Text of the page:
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What is an Ultrasound?

An Ultrasound is a diagnostic exam that uses sound waves to visualize internal organs such as the liver, kidneys, pelvis, obstetrics, thyroid, breasts, testicles, musculoskeletal, and lymph nodes. We can also use Ultrasound to examine newborn heads, infant spines, and infant hips. We also use Ultrasound guidance for numerous types of biopsies and other special procedures performed by a radiologist.

Early in pregnancy, ultrasounds are used to confirm the fetal heartbeat and the baby’s position in your uterus. Later, ultrasounds screen for fetal growth and placenta location, as well as baby's general health and anatomy.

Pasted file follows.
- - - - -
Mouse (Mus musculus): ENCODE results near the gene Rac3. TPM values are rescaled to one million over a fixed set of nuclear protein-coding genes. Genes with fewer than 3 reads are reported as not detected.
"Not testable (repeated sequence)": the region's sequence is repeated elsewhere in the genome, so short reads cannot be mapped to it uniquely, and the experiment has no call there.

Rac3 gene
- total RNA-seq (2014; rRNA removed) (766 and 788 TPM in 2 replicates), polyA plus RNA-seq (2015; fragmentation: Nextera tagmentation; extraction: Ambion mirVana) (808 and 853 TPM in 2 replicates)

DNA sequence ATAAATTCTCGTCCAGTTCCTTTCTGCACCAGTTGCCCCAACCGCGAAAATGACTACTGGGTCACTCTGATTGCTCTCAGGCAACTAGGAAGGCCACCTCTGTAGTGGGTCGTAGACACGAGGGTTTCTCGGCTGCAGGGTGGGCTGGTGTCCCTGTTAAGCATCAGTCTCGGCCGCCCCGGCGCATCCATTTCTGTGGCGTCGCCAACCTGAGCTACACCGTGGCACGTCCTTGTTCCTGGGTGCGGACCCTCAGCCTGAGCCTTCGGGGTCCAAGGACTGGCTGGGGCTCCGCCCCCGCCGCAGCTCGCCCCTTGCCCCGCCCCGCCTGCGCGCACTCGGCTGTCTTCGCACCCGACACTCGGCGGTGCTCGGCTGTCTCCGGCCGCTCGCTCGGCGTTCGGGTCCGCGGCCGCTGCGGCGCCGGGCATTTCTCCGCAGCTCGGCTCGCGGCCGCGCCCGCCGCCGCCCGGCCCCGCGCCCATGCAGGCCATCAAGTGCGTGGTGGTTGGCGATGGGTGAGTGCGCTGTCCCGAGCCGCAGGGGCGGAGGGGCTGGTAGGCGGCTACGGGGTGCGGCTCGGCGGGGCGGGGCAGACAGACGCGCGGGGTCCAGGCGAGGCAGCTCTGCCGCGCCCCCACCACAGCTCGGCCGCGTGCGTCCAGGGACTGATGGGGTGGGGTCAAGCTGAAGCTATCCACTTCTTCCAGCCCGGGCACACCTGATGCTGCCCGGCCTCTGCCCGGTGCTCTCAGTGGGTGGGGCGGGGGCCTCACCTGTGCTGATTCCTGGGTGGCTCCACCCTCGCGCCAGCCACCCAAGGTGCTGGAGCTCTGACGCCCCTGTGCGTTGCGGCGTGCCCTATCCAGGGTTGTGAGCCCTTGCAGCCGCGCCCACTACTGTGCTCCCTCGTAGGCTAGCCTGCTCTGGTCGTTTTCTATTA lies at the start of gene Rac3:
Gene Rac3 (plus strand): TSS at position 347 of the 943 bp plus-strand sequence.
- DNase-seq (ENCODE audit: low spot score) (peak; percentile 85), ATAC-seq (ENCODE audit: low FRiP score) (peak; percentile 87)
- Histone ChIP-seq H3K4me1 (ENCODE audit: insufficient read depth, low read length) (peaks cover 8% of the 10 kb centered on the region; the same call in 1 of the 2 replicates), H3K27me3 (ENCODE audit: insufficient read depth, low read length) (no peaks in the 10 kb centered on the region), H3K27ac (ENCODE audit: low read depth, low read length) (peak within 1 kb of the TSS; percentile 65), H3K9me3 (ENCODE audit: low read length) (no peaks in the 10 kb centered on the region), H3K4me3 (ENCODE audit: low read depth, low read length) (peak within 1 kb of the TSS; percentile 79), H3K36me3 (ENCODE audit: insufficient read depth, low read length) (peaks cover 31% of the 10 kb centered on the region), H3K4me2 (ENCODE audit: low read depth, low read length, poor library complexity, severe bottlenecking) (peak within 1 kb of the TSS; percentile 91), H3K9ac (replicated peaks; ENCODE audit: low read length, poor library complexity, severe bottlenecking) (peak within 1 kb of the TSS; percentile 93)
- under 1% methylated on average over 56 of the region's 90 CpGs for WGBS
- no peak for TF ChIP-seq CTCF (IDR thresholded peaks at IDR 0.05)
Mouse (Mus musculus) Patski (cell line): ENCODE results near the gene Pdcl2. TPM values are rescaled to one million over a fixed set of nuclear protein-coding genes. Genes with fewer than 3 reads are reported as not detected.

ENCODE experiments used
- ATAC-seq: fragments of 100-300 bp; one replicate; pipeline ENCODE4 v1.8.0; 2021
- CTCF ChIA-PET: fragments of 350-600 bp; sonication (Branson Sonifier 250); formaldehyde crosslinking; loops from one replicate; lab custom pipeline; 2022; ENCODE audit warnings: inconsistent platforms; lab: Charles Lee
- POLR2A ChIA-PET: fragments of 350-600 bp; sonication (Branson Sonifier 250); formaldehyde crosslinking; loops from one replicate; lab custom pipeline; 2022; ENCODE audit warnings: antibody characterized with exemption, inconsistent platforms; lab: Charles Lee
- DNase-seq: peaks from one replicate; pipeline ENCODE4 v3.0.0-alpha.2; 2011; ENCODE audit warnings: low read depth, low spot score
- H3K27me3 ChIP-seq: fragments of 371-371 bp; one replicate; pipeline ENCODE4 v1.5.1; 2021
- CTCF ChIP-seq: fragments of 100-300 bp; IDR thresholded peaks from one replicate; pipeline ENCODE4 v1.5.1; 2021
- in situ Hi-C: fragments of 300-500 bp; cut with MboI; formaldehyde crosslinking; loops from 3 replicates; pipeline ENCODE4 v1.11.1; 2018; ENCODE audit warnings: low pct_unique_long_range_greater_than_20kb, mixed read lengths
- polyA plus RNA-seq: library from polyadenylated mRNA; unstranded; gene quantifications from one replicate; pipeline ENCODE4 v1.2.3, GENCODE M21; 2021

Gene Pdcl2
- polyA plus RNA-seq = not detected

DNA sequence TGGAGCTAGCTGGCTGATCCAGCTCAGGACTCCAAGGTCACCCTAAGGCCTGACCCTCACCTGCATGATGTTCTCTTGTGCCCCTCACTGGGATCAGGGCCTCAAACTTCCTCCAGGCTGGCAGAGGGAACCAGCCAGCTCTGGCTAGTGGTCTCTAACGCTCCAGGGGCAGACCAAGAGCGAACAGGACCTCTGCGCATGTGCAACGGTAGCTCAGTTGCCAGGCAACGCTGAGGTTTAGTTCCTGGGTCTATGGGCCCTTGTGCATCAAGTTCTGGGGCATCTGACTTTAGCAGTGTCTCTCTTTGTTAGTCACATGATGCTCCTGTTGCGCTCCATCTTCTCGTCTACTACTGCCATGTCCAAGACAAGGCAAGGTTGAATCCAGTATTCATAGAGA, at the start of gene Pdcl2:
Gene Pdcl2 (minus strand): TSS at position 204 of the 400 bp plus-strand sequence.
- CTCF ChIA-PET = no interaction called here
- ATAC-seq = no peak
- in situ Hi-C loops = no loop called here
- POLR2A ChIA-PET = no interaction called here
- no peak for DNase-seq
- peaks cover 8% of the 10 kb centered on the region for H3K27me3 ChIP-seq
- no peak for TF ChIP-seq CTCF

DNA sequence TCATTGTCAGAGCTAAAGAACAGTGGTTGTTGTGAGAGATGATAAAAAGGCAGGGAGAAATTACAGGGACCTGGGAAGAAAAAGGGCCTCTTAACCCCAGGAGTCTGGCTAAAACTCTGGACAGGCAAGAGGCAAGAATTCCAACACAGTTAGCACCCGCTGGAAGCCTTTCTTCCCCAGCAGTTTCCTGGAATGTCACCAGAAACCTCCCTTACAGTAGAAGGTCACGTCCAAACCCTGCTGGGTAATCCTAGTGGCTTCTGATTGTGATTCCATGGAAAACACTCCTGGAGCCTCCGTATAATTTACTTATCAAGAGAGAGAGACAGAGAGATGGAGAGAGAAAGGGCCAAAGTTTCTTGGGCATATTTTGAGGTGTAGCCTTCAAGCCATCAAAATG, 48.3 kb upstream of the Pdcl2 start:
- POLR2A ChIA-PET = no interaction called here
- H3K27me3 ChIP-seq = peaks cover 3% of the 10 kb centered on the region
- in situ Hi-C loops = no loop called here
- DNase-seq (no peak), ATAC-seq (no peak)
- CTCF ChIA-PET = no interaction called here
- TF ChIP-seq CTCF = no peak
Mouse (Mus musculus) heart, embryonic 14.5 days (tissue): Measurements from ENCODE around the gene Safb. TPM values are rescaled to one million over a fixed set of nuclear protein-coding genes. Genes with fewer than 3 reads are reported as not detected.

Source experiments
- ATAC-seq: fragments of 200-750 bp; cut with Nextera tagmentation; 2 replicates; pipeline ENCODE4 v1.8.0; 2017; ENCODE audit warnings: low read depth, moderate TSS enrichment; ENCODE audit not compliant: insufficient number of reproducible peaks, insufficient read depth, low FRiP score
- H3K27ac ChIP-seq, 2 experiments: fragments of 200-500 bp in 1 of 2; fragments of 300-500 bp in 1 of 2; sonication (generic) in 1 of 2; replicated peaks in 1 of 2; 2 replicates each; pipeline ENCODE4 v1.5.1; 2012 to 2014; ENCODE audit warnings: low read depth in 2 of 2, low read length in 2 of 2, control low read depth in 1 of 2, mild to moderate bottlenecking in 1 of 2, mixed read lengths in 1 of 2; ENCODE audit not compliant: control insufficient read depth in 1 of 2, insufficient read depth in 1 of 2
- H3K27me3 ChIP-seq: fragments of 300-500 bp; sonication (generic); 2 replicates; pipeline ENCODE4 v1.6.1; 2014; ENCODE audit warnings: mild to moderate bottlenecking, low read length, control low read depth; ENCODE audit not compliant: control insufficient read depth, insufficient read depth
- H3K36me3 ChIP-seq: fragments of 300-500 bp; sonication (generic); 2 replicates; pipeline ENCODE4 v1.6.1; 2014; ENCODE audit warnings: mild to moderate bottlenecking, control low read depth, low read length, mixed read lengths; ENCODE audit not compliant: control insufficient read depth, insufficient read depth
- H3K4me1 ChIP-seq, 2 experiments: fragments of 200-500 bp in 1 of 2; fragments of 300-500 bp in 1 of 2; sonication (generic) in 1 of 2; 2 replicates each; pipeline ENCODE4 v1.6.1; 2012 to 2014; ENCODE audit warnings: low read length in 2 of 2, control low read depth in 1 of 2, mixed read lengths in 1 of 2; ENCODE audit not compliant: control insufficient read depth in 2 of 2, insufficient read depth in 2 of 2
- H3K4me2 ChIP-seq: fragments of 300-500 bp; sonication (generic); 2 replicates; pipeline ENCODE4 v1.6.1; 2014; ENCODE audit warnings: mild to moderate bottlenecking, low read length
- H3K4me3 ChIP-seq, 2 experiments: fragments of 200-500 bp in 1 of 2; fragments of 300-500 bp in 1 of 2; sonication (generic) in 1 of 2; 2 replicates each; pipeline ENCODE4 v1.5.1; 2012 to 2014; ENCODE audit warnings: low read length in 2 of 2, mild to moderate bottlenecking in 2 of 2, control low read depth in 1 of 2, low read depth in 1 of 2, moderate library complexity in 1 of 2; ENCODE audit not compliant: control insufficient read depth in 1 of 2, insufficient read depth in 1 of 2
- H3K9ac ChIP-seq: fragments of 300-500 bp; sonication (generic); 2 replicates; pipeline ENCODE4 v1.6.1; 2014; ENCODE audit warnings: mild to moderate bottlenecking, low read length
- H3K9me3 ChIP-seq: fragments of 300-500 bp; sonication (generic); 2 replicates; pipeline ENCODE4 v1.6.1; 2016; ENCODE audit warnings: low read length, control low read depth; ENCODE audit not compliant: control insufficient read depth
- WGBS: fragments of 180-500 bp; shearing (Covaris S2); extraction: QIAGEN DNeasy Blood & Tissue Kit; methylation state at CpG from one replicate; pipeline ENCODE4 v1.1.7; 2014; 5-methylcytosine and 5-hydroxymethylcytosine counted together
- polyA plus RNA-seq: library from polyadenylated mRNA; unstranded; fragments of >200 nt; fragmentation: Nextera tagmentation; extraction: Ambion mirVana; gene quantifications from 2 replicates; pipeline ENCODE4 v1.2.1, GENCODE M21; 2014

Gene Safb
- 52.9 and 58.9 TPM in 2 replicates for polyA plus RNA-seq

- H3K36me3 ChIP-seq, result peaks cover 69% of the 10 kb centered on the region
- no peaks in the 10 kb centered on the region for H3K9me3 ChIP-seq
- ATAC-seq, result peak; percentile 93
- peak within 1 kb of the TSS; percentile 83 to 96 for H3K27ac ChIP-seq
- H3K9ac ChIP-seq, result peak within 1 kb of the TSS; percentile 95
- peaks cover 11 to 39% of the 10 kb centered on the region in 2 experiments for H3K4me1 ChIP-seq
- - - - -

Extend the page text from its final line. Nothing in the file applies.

Toward the end of pregnancy, ultrasounds can be used to check the length of your cervix (especially if there is any suspicion that you may be in preterm labor) as well as verifying that your baby is in a heads-down position before delivery.

First-trimester ultrasound

An early ultrasound is often a routine part of prenatal care between 6 and 9 weeks of pregnancy, though it can happen anytime before week 14. But a first-trimester ultrasound isn’t standard practice because it’s still too early for your practitioner to see your baby in detail.

Most practitioners wait until at least 6 weeks to perform the first pregnancy ultrasound. However, a gestational sac can be seen as early as 4 1/2 weeks after your last period, and a fetal heartbeat can be detected at 5 to 6 weeks (though that isn’t always the case). The gestational sac provides nourishment and eventually produces cells that turn into baby’s umbilical cord, blood cells and reproductive organs.